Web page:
“If we are granted the rights we deserve and which are guaranteed by the Chinese constitution it will do us good. So, the Middle Way Approach is beneficial. Meanwhile, reports I receive from Tibet about monasteries that have turned away from Dolgyal practice and are developing harmony and friendship with other monasteries in their region are encouraging. Be happy”

An estimated 3300 people gathered in the nearby Berkeley Community Theatre to listen to His Holiness. At the very beginning Tibetan children sang the Tibetan and American anthems. Congresswoman Barbara Lee (D) movingly and eloquently welcomed His Holiness to the 13th congressional district, which she declared is the most progressive district in the country. She praised him for his tireless work for peace and thanked him for coming to Berkeley. In response, he began:
“Respected Congresswoman, brothers and sisters, we really need this sense of brotherhood and sisterhood. It is our self-centredness that is the cause of many of the world’s problems. We too are social animals like those ants and bees that have a sense of community and work together by nature without the guidance of religion or law. The environmental crisis makes us part of one world, as does the global economy. Our population is growing; natural disasters are increasing making ever clearer our need to acknowledge the oneness of humanity.”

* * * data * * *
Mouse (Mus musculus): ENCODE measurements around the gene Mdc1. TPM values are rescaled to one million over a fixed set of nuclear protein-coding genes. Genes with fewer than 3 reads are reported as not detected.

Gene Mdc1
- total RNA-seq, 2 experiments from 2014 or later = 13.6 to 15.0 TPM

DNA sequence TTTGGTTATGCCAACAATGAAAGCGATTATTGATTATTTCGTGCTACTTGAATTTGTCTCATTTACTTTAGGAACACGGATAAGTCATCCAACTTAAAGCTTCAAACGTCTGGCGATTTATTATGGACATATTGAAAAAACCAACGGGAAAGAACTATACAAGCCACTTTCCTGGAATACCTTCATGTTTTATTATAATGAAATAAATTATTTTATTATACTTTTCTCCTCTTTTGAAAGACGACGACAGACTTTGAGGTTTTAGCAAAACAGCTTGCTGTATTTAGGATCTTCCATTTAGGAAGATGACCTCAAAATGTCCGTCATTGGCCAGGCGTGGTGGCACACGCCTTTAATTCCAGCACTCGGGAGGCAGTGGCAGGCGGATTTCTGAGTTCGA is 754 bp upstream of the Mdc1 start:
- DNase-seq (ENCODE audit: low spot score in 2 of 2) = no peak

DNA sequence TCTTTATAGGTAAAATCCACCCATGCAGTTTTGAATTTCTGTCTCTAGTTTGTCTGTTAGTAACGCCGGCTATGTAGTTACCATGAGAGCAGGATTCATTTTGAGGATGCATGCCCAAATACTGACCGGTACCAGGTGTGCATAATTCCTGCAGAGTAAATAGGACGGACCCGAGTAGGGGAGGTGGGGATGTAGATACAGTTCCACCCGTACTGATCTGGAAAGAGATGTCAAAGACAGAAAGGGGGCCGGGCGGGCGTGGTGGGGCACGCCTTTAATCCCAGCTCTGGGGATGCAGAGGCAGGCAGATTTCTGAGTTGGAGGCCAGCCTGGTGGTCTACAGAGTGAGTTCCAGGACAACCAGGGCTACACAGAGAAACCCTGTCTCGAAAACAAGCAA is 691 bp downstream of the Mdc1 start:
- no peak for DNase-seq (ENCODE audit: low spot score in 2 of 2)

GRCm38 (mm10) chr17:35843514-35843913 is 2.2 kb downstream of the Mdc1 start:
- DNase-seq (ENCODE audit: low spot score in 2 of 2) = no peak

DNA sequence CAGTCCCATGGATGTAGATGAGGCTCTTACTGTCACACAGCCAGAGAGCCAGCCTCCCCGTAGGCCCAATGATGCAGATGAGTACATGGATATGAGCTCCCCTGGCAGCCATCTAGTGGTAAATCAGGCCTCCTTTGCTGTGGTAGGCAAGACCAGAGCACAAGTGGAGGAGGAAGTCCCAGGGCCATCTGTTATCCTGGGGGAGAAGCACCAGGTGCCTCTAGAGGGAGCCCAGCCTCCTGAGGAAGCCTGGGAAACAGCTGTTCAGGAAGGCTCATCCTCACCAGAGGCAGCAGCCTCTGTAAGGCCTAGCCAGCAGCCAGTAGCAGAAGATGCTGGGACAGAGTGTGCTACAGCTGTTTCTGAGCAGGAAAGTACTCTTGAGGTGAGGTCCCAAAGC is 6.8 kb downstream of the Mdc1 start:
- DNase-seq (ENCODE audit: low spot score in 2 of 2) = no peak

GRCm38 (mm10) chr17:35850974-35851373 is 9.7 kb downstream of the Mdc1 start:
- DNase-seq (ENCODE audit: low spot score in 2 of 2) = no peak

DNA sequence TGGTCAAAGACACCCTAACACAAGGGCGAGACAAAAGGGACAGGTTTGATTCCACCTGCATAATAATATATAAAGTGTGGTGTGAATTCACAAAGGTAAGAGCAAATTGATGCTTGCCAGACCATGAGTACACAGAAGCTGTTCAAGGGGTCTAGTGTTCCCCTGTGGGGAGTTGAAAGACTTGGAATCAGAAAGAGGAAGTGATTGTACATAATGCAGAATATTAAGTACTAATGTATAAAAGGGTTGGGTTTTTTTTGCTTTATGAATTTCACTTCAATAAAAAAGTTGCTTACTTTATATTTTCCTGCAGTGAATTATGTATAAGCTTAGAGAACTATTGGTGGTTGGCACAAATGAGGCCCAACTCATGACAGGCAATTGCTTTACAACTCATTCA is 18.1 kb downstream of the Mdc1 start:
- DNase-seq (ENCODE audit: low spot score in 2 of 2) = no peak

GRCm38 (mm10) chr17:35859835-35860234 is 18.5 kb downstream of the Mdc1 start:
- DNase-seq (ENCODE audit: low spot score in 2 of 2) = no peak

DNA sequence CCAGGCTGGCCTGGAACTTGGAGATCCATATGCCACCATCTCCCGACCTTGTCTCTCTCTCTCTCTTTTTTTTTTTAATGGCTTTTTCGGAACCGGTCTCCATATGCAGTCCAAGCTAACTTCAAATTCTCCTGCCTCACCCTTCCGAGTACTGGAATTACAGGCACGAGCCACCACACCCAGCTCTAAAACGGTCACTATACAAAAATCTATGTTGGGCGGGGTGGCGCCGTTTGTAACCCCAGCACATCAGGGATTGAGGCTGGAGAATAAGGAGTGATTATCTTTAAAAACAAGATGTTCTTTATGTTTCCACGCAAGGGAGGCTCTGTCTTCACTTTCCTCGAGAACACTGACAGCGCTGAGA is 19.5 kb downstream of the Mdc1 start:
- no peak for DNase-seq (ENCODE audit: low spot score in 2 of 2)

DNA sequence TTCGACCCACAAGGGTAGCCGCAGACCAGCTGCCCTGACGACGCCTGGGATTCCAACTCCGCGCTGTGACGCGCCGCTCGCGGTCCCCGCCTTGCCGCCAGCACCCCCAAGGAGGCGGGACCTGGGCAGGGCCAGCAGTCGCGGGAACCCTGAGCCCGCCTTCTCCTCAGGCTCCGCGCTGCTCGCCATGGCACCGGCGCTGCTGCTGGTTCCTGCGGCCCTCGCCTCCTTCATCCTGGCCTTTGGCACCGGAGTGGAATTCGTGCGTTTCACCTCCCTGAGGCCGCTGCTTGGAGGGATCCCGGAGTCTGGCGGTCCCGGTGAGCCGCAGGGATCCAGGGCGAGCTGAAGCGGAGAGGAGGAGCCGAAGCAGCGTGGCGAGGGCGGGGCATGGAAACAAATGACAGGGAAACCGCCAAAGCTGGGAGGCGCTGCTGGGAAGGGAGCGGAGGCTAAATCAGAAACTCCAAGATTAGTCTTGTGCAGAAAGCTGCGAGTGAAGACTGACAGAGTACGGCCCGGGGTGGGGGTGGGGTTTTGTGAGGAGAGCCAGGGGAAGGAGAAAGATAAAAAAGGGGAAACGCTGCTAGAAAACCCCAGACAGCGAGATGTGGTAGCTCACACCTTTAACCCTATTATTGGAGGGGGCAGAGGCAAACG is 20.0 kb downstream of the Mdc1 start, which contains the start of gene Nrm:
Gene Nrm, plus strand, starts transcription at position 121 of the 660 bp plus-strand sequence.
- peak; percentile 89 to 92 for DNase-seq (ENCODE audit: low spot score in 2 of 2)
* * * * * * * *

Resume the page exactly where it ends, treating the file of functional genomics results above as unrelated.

His Holiness paused and asked his audience: “What do you feel, what is the best way to achieve happiness, is it through money and power? My eldest brother, Taktser Rinpoche, told me that while he was still in his monastery, he never gave a thought to money, but once he was out in the world he realized how important it is. But money only brings us physical comfort. Material values alone do not bring inner peace.
“Once in Barcelona I was introduced to a Catholic monk who wanted to meet me. He had spent five years in retreat deep in the mountains. A wonderful man, I asked him what kind of practice he did and he told me he meditated on love. And as he did so his eyes sparkled. He was very happy and yet he lived on bread and water with very little cooked food. Clearly genuine happiness doesn’t depend on material comfort.”

His Holiness explained that scientists are finding that more compassionate people are happier. A happy mind is conducive to physical health. He said we need friends, but asked how we find them? Trust, transparency, truthfulness and honesty attract friends and create happy individuals, happy families, happy communities and a happier world.
His Holiness also drew attention to the work scientists are doing in the US to help promote secular ethics in secular education. Developing concern for others on the basis of the oneness of humanity is not necessarily a religious teaching. However, all religious traditions acknowledge that there are obstacles to this and teach tolerance and forgiveness. And because we are subject to the drawbacks of greed they also teach contentment and simplicity. Similarly, all the major religious traditions teach self-discipline, so they share common goals. For this reason His Holiness promotes inter-religious harmony. At the same time, scientific research shows that inner values bring real happiness into our lives.